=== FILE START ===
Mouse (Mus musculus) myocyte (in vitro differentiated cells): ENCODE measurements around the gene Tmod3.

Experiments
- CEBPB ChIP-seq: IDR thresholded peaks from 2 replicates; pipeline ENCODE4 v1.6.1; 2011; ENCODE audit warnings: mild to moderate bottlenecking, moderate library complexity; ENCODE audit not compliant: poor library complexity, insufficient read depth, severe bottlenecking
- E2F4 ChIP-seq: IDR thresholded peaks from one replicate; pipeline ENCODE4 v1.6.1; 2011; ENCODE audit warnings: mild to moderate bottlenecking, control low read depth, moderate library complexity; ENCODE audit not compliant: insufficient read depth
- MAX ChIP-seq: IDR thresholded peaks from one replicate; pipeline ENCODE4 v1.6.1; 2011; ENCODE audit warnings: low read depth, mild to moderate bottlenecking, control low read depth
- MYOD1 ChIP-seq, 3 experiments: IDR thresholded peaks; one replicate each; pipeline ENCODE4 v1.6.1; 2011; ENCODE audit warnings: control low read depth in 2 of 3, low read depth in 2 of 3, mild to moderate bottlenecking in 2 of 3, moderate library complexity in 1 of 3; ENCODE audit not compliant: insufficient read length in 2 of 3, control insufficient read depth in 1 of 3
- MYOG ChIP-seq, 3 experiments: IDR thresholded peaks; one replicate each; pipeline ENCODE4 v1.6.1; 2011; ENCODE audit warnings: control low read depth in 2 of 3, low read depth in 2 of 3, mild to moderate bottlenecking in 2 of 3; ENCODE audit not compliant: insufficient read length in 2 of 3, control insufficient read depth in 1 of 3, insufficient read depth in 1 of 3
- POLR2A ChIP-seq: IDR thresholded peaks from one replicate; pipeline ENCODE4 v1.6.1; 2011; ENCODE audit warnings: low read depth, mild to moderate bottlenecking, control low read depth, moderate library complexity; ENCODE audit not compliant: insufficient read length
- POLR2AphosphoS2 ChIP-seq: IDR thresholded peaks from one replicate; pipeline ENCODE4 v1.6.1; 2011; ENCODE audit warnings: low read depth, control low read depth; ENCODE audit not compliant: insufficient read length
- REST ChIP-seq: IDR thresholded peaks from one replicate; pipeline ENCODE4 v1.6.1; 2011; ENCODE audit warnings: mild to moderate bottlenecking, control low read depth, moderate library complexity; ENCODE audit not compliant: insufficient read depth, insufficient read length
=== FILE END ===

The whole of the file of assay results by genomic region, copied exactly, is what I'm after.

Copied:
Mouse (Mus musculus) myocyte (in vitro differentiated cells): ENCODE measurements around the gene Tmod3.

Experiments
- CEBPB ChIP-seq: IDR thresholded peaks from 2 replicates; pipeline ENCODE4 v1.6.1; 2011; ENCODE audit warnings: mild to moderate bottlenecking, moderate library complexity; ENCODE audit not compliant: poor library complexity, insufficient read depth, severe bottlenecking
- E2F4 ChIP-seq: IDR thresholded peaks from one replicate; pipeline ENCODE4 v1.6.1; 2011; ENCODE audit warnings: mild to moderate bottlenecking, control low read depth, moderate library complexity; ENCODE audit not compliant: insufficient read depth
- MAX ChIP-seq: IDR thresholded peaks from one replicate; pipeline ENCODE4 v1.6.1; 2011; ENCODE audit warnings: low read depth, mild to moderate bottlenecking, control low read depth
- MYOD1 ChIP-seq, 3 experiments: IDR thresholded peaks; one replicate each; pipeline ENCODE4 v1.6.1; 2011; ENCODE audit warnings: control low read depth in 2 of 3, low read depth in 2 of 3, mild to moderate bottlenecking in 2 of 3, moderate library complexity in 1 of 3; ENCODE audit not compliant: insufficient read length in 2 of 3, control insufficient read depth in 1 of 3
- MYOG ChIP-seq, 3 experiments: IDR thresholded peaks; one replicate each; pipeline ENCODE4 v1.6.1; 2011; ENCODE audit warnings: control low read depth in 2 of 3, low read depth in 2 of 3, mild to moderate bottlenecking in 2 of 3; ENCODE audit not compliant: insufficient read length in 2 of 3, control insufficient read depth in 1 of 3, insufficient read depth in 1 of 3
- POLR2A ChIP-seq: IDR thresholded peaks from one replicate; pipeline ENCODE4 v1.6.1; 2011; ENCODE audit warnings: low read depth, mild to moderate bottlenecking, control low read depth, moderate library complexity; ENCODE audit not compliant: insufficient read length
- POLR2AphosphoS2 ChIP-seq: IDR thresholded peaks from one replicate; pipeline ENCODE4 v1.6.1; 2011; ENCODE audit warnings: low read depth, control low read depth; ENCODE audit not compliant: insufficient read length
- REST ChIP-seq: IDR thresholded peaks from one replicate; pipeline ENCODE4 v1.6.1; 2011; ENCODE audit warnings: mild to moderate bottlenecking, control low read depth, moderate library complexity; ENCODE audit not compliant: insufficient read depth, insufficient read length